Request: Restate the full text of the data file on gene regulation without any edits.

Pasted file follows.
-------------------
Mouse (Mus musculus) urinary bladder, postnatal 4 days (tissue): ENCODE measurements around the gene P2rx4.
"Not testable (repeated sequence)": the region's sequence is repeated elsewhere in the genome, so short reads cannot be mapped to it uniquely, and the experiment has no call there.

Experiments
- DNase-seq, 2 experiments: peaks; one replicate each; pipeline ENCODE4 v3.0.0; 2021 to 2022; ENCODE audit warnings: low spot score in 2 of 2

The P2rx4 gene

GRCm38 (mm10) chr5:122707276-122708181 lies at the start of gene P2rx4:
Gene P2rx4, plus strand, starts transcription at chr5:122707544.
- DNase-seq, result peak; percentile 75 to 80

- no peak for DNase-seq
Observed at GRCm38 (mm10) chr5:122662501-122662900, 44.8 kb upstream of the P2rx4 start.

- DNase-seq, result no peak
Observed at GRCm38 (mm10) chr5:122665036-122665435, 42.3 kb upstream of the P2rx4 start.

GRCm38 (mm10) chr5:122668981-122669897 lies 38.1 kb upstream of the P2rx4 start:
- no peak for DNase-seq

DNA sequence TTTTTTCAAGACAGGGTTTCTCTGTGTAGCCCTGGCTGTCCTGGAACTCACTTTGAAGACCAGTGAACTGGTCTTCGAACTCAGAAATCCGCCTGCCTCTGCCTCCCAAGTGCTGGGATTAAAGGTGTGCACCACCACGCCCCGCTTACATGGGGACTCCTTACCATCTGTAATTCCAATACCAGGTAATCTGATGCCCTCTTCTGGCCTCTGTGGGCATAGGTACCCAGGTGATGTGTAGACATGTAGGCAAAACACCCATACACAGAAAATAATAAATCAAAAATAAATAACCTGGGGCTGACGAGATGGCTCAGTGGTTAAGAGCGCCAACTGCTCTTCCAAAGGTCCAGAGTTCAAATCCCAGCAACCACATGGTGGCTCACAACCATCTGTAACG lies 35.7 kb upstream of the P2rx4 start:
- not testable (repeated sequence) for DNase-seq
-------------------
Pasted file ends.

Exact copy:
Mouse (Mus musculus) urinary bladder, postnatal 4 days (tissue): ENCODE measurements around the gene P2rx4.
"Not testable (repeated sequence)": the region's sequence is repeated elsewhere in the genome, so short reads cannot be mapped to it uniquely, and the experiment has no call there.

Experiments
- DNase-seq, 2 experiments: peaks; one replicate each; pipeline ENCODE4 v3.0.0; 2021 to 2022; ENCODE audit warnings: low spot score in 2 of 2

The P2rx4 gene

GRCm38 (mm10) chr5:122707276-122708181 lies at the start of gene P2rx4:
Gene P2rx4, plus strand, starts transcription at chr5:122707544.
- DNase-seq, result peak; percentile 75 to 80

- no peak for DNase-seq
Observed at GRCm38 (mm10) chr5:122662501-122662900, 44.8 kb upstream of the P2rx4 start.

- DNase-seq, result no peak
Observed at GRCm38 (mm10) chr5:122665036-122665435, 42.3 kb upstream of the P2rx4 start.

GRCm38 (mm10) chr5:122668981-122669897 lies 38.1 kb upstream of the P2rx4 start:
- no peak for DNase-seq

DNA sequence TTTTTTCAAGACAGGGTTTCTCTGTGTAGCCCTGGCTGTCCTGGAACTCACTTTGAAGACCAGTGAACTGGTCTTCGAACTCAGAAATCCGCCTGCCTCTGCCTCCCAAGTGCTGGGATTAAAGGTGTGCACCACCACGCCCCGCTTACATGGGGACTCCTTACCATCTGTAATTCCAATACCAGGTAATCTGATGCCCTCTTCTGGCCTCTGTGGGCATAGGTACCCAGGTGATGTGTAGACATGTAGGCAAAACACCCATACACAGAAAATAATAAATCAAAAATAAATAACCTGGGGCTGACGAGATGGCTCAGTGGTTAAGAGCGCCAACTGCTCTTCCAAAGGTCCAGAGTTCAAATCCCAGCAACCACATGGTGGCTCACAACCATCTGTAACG lies 35.7 kb upstream of the P2rx4 start:
- not testable (repeated sequence) for DNase-seq